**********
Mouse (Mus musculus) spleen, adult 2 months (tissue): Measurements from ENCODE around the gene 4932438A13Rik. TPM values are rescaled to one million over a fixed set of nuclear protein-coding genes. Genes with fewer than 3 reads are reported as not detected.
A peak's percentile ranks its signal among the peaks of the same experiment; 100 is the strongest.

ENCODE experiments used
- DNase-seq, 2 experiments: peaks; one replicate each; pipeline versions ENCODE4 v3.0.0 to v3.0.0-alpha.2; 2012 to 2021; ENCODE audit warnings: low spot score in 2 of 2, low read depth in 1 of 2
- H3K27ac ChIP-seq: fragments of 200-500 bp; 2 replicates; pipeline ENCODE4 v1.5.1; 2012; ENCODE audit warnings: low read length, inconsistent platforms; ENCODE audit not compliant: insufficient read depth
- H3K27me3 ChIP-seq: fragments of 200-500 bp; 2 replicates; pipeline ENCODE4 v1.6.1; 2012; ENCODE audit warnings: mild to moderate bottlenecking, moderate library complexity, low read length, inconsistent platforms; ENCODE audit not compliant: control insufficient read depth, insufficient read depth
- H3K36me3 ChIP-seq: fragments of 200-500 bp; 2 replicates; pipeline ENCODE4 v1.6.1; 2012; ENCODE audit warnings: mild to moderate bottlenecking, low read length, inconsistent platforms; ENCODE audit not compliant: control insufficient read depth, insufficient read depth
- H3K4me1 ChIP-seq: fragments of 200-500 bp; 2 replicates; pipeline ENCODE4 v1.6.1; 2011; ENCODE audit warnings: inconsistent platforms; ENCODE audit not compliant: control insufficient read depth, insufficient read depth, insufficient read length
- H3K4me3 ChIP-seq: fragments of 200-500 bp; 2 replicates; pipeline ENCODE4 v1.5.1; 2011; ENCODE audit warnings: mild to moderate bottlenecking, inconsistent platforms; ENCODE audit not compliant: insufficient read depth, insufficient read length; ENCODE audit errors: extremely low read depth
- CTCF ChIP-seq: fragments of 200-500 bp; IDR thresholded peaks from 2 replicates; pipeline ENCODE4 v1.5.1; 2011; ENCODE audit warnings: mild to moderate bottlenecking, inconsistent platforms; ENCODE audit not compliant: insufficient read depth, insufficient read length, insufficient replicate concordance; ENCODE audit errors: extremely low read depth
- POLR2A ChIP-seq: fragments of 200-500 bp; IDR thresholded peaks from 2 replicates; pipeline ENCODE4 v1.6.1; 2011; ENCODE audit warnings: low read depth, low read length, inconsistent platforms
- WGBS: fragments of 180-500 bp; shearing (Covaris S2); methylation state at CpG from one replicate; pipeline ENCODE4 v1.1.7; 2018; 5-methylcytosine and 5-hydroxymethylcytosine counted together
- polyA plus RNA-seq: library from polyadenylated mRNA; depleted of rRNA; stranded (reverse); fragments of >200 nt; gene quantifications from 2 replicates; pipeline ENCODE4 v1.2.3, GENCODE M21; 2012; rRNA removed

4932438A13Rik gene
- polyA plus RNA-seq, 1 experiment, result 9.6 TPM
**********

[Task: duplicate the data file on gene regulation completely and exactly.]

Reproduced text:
Mouse (Mus musculus) spleen, adult 2 months (tissue): Measurements from ENCODE around the gene 4932438A13Rik. TPM values are rescaled to one million over a fixed set of nuclear protein-coding genes. Genes with fewer than 3 reads are reported as not detected.
A peak's percentile ranks its signal among the peaks of the same experiment; 100 is the strongest.

ENCODE experiments used
- DNase-seq, 2 experiments: peaks; one replicate each; pipeline versions ENCODE4 v3.0.0 to v3.0.0-alpha.2; 2012 to 2021; ENCODE audit warnings: low spot score in 2 of 2, low read depth in 1 of 2
- H3K27ac ChIP-seq: fragments of 200-500 bp; 2 replicates; pipeline ENCODE4 v1.5.1; 2012; ENCODE audit warnings: low read length, inconsistent platforms; ENCODE audit not compliant: insufficient read depth
- H3K27me3 ChIP-seq: fragments of 200-500 bp; 2 replicates; pipeline ENCODE4 v1.6.1; 2012; ENCODE audit warnings: mild to moderate bottlenecking, moderate library complexity, low read length, inconsistent platforms; ENCODE audit not compliant: control insufficient read depth, insufficient read depth
- H3K36me3 ChIP-seq: fragments of 200-500 bp; 2 replicates; pipeline ENCODE4 v1.6.1; 2012; ENCODE audit warnings: mild to moderate bottlenecking, low read length, inconsistent platforms; ENCODE audit not compliant: control insufficient read depth, insufficient read depth
- H3K4me1 ChIP-seq: fragments of 200-500 bp; 2 replicates; pipeline ENCODE4 v1.6.1; 2011; ENCODE audit warnings: inconsistent platforms; ENCODE audit not compliant: control insufficient read depth, insufficient read depth, insufficient read length
- H3K4me3 ChIP-seq: fragments of 200-500 bp; 2 replicates; pipeline ENCODE4 v1.5.1; 2011; ENCODE audit warnings: mild to moderate bottlenecking, inconsistent platforms; ENCODE audit not compliant: insufficient read depth, insufficient read length; ENCODE audit errors: extremely low read depth
- CTCF ChIP-seq: fragments of 200-500 bp; IDR thresholded peaks from 2 replicates; pipeline ENCODE4 v1.5.1; 2011; ENCODE audit warnings: mild to moderate bottlenecking, inconsistent platforms; ENCODE audit not compliant: insufficient read depth, insufficient read length, insufficient replicate concordance; ENCODE audit errors: extremely low read depth
- POLR2A ChIP-seq: fragments of 200-500 bp; IDR thresholded peaks from 2 replicates; pipeline ENCODE4 v1.6.1; 2011; ENCODE audit warnings: low read depth, low read length, inconsistent platforms
- WGBS: fragments of 180-500 bp; shearing (Covaris S2); methylation state at CpG from one replicate; pipeline ENCODE4 v1.1.7; 2018; 5-methylcytosine and 5-hydroxymethylcytosine counted together
- polyA plus RNA-seq: library from polyadenylated mRNA; depleted of rRNA; stranded (reverse); fragments of >200 nt; gene quantifications from 2 replicates; pipeline ENCODE4 v1.2.3, GENCODE M21; 2012; rRNA removed

4932438A13Rik gene
- polyA plus RNA-seq, 1 experiment, result 9.6 TPM